Wednesday, December 05, 2007
It is said you never realize what you truly have until you've lost it. That's not necessarily true. I knew even before I took my laptop in to be fixed what I was about to lose and the least of it was just the computer. It was the familiarity and the comfortable feel of the keyboard, the weight of it on my lap, the heat from the CPU on my left leg just above the knee and knowing where everything is. It's smaller than the loaner and some of the decals are worn away from all the typing I do, but it's mine.
I crave change -- shaking up the ant farm as my ex-husband would say -- and am not comfortable doing the same things the same way and at the same time every day, and yet I am a creature of habit like everyone else. I fall asleep reading a book in bed and wake up in the middle of the night, still half asleep, to turn off the light, sometimes still dressed. There is something almost alien about getting into a bed that is made that makes me feel like I'm a guest in someone else's house. I don't wear my contacts unless I'm going somewhere. If I'm going out, I wait until a couple hours before I have to leave to take a shower. I go barefoot most of the time but will put on shoes and socks to go downstairs to check the mail. I live alone so there's no one else to accommodate but the reluctance to shake up the ant farm and move away from the comfortable and familiar is obvious because it imparts a sense of being in the right place, and it's amazing how even the most difficult and uncomfortable situations can feel safe and familiar.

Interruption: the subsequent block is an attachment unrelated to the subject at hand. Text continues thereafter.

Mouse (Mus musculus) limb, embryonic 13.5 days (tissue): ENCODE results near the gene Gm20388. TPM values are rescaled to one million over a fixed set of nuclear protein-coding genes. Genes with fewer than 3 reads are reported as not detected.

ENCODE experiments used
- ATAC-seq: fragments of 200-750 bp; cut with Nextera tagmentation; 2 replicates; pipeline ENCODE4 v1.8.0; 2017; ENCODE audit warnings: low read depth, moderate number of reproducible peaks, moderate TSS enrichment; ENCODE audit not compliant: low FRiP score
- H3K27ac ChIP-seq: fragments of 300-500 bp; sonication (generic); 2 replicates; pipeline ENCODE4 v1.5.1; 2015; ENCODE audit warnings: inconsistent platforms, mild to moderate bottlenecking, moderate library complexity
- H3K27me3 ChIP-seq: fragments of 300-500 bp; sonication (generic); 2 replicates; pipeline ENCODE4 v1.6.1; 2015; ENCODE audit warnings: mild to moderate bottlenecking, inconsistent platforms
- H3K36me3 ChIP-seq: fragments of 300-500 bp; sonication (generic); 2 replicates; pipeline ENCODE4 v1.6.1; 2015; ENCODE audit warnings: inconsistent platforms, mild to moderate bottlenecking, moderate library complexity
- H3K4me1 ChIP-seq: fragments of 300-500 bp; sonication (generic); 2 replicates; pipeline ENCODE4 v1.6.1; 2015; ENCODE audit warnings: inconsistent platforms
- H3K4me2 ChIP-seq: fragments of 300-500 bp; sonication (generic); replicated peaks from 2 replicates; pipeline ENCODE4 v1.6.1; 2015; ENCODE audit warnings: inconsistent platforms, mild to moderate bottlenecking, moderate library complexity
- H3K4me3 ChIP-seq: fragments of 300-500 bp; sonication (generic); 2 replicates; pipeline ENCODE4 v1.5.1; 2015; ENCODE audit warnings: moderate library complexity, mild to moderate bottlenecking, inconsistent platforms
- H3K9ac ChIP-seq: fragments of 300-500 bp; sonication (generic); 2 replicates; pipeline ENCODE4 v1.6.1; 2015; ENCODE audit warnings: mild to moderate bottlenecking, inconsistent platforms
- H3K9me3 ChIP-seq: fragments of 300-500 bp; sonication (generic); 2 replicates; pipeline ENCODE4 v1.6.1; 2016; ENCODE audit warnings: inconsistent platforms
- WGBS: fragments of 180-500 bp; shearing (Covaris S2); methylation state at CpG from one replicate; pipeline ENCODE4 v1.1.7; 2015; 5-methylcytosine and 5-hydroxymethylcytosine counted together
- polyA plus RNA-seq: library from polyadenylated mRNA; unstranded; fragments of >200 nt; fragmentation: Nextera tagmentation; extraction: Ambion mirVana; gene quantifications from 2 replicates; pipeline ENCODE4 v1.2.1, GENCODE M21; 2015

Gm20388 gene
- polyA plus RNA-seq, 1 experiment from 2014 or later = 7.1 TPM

Take prisoners who have been incarcerated for a long time. Once the routines that define their limited lives is gone prisoners feel lost and out of place. It's hard to establish a new routine and many freed prisoners will find a way to either get back inside or develop relationships with controlling people in order to get back to some semblance of what they consider order. Even captives fall into this same mind set called the Helsinki syndrome, but it's just a human need for familiarity.